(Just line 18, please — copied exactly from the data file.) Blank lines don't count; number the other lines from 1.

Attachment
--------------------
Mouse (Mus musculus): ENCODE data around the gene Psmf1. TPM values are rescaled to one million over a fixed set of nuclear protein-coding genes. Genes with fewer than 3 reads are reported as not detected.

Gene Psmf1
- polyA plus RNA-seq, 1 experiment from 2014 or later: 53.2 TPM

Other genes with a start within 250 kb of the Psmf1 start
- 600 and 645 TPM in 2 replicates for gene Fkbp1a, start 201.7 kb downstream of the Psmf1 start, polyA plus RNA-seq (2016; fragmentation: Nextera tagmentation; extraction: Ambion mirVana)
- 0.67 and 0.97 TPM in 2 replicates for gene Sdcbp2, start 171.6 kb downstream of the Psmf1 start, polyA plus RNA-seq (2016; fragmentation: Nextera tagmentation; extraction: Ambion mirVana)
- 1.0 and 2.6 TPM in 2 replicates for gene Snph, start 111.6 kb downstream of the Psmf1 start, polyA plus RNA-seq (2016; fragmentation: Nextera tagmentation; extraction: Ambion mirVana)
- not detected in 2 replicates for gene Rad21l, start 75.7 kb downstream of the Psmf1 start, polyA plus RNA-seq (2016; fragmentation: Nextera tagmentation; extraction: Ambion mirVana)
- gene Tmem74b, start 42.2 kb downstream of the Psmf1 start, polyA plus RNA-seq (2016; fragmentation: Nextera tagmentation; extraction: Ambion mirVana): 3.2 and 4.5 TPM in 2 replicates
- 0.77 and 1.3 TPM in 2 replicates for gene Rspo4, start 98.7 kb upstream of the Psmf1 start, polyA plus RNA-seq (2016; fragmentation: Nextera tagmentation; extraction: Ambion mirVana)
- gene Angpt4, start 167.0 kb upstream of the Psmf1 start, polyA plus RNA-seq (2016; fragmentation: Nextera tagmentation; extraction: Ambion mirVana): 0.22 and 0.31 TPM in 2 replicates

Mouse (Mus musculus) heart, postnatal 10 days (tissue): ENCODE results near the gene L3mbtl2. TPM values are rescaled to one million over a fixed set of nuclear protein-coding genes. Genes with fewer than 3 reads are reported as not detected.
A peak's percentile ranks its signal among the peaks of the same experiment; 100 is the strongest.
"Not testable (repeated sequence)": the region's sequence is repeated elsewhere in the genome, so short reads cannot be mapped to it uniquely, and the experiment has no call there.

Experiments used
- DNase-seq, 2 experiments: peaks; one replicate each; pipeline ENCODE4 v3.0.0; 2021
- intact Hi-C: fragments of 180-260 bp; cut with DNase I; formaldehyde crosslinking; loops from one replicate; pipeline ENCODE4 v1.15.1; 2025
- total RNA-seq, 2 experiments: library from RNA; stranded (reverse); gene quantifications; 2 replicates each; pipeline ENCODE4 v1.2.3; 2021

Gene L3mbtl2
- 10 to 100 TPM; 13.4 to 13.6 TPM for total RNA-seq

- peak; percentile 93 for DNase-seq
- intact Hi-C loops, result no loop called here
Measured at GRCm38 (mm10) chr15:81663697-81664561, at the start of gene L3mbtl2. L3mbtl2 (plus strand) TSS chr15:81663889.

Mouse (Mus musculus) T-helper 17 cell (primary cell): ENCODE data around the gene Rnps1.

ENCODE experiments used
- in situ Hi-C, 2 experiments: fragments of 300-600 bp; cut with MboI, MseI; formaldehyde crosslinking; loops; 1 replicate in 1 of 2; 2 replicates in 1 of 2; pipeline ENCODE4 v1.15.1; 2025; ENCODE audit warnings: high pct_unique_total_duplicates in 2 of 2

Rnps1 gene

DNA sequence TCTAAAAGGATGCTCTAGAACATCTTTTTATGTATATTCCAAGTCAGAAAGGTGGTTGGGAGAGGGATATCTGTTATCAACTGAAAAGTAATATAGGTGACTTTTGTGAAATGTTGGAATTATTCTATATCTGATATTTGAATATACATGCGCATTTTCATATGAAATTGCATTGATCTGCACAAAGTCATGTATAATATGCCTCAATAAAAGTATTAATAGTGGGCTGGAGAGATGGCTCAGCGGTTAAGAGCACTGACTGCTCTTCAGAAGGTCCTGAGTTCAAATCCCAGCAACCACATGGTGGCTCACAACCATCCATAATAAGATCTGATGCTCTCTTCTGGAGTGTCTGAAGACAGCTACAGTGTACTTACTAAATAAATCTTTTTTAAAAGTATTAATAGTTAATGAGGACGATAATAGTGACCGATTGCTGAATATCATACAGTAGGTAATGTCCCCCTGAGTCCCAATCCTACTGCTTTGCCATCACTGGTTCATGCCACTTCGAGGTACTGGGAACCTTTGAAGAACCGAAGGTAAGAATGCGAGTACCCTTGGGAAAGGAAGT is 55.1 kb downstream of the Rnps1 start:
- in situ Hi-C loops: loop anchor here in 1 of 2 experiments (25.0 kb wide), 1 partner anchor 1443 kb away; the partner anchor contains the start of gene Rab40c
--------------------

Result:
- total RNA-seq, 2 experiments: library from RNA; stranded (reverse); gene quantifications; 2 replicates each; pipeline ENCODE4 v1.2.3; 2021